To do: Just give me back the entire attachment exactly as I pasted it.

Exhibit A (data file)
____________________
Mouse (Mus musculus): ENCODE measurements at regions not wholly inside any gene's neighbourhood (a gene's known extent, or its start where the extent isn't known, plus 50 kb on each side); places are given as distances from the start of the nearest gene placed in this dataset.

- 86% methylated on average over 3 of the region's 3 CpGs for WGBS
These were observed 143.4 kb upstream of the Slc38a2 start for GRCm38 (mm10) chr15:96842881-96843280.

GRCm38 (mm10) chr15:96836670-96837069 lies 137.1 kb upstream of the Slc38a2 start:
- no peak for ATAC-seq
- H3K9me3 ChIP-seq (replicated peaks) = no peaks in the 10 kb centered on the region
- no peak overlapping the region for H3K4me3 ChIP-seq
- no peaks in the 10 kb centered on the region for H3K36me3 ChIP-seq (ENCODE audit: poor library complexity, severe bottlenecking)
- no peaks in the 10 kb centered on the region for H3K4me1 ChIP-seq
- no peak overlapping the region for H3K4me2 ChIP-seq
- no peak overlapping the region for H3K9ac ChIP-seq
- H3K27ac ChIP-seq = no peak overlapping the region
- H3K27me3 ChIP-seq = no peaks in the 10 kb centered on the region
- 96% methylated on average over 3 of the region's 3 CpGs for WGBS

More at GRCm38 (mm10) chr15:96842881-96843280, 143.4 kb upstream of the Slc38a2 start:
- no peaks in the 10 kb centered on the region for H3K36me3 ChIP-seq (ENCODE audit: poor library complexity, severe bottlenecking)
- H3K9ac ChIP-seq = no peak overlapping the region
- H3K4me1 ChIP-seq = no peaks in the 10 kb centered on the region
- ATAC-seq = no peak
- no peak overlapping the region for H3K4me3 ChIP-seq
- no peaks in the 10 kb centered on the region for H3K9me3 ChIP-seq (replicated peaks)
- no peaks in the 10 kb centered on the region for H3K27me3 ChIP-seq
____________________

Mouse (Mus musculus): ENCODE measurements at regions not wholly inside any gene's neighbourhood (a gene's known extent, or its start where the extent isn't known, plus 50 kb on each side); places are given as distances from the start of the nearest gene placed in this dataset.

- 86% methylated on average over 3 of the region's 3 CpGs for WGBS
These were observed 143.4 kb upstream of the Slc38a2 start for GRCm38 (mm10) chr15:96842881-96843280.

GRCm38 (mm10) chr15:96836670-96837069 lies 137.1 kb upstream of the Slc38a2 start:
- no peak for ATAC-seq
- H3K9me3 ChIP-seq (replicated peaks) = no peaks in the 10 kb centered on the region
- no peak overlapping the region for H3K4me3 ChIP-seq
- no peaks in the 10 kb centered on the region for H3K36me3 ChIP-seq (ENCODE audit: poor library complexity, severe bottlenecking)
- no peaks in the 10 kb centered on the region for H3K4me1 ChIP-seq
- no peak overlapping the region for H3K4me2 ChIP-seq
- no peak overlapping the region for H3K9ac ChIP-seq
- H3K27ac ChIP-seq = no peak overlapping the region
- H3K27me3 ChIP-seq = no peaks in the 10 kb centered on the region
- 96% methylated on average over 3 of the region's 3 CpGs for WGBS

More at GRCm38 (mm10) chr15:96842881-96843280, 143.4 kb upstream of the Slc38a2 start:
- no peaks in the 10 kb centered on the region for H3K36me3 ChIP-seq (ENCODE audit: poor library complexity, severe bottlenecking)
- H3K9ac ChIP-seq = no peak overlapping the region
- H3K4me1 ChIP-seq = no peaks in the 10 kb centered on the region
- ATAC-seq = no peak
- no peak overlapping the region for H3K4me3 ChIP-seq
- no peaks in the 10 kb centered on the region for H3K9me3 ChIP-seq (replicated peaks)
- no peaks in the 10 kb centered on the region for H3K27me3 ChIP-seq